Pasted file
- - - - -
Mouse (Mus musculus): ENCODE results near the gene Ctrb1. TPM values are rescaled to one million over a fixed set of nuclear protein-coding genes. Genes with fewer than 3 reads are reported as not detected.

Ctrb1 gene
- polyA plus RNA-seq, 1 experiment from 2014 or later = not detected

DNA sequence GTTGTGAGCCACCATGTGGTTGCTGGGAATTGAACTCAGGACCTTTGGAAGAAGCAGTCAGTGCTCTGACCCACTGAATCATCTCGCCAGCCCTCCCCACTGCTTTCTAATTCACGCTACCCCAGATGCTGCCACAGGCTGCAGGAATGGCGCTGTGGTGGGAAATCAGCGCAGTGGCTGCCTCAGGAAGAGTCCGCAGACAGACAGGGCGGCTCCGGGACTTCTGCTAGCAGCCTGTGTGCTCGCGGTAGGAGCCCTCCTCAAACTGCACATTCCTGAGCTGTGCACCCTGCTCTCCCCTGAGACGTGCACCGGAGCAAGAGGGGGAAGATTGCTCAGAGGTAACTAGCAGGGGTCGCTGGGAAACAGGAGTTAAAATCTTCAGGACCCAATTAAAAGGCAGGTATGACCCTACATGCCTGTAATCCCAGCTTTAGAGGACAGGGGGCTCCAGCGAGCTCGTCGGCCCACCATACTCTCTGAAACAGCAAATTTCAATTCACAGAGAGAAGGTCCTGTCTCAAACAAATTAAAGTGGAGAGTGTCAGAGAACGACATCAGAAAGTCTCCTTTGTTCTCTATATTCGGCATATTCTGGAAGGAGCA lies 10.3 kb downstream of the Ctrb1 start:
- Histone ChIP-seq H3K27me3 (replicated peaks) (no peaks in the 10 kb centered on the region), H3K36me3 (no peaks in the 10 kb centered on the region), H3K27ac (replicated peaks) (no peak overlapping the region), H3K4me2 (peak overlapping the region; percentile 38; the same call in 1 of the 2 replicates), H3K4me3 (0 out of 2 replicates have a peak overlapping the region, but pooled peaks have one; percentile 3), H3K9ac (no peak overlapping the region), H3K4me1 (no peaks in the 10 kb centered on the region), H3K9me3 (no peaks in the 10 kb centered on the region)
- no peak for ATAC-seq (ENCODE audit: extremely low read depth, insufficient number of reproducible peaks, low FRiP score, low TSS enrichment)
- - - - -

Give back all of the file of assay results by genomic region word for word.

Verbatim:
Mouse (Mus musculus): ENCODE results near the gene Ctrb1. TPM values are rescaled to one million over a fixed set of nuclear protein-coding genes. Genes with fewer than 3 reads are reported as not detected.

Ctrb1 gene
- polyA plus RNA-seq, 1 experiment from 2014 or later = not detected

DNA sequence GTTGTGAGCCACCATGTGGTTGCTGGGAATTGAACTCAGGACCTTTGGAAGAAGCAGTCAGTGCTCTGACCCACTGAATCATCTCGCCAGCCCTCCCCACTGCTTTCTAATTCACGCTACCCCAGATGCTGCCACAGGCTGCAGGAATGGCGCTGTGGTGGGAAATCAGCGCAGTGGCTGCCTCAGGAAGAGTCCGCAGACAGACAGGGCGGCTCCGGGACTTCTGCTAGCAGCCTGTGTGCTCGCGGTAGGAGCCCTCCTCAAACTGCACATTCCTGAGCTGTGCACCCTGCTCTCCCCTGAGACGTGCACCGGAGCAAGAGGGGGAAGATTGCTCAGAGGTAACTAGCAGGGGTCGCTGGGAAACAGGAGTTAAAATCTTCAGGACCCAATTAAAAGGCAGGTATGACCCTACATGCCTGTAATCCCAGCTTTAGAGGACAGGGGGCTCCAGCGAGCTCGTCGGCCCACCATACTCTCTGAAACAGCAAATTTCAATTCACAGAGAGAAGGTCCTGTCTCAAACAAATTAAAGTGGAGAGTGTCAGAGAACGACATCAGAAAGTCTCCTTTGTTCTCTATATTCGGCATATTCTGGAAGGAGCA lies 10.3 kb downstream of the Ctrb1 start:
- Histone ChIP-seq H3K27me3 (replicated peaks) (no peaks in the 10 kb centered on the region), H3K36me3 (no peaks in the 10 kb centered on the region), H3K27ac (replicated peaks) (no peak overlapping the region), H3K4me2 (peak overlapping the region; percentile 38; the same call in 1 of the 2 replicates), H3K4me3 (0 out of 2 replicates have a peak overlapping the region, but pooled peaks have one; percentile 3), H3K9ac (no peak overlapping the region), H3K4me1 (no peaks in the 10 kb centered on the region), H3K9me3 (no peaks in the 10 kb centered on the region)
- no peak for ATAC-seq (ENCODE audit: extremely low read depth, insufficient number of reproducible peaks, low FRiP score, low TSS enrichment)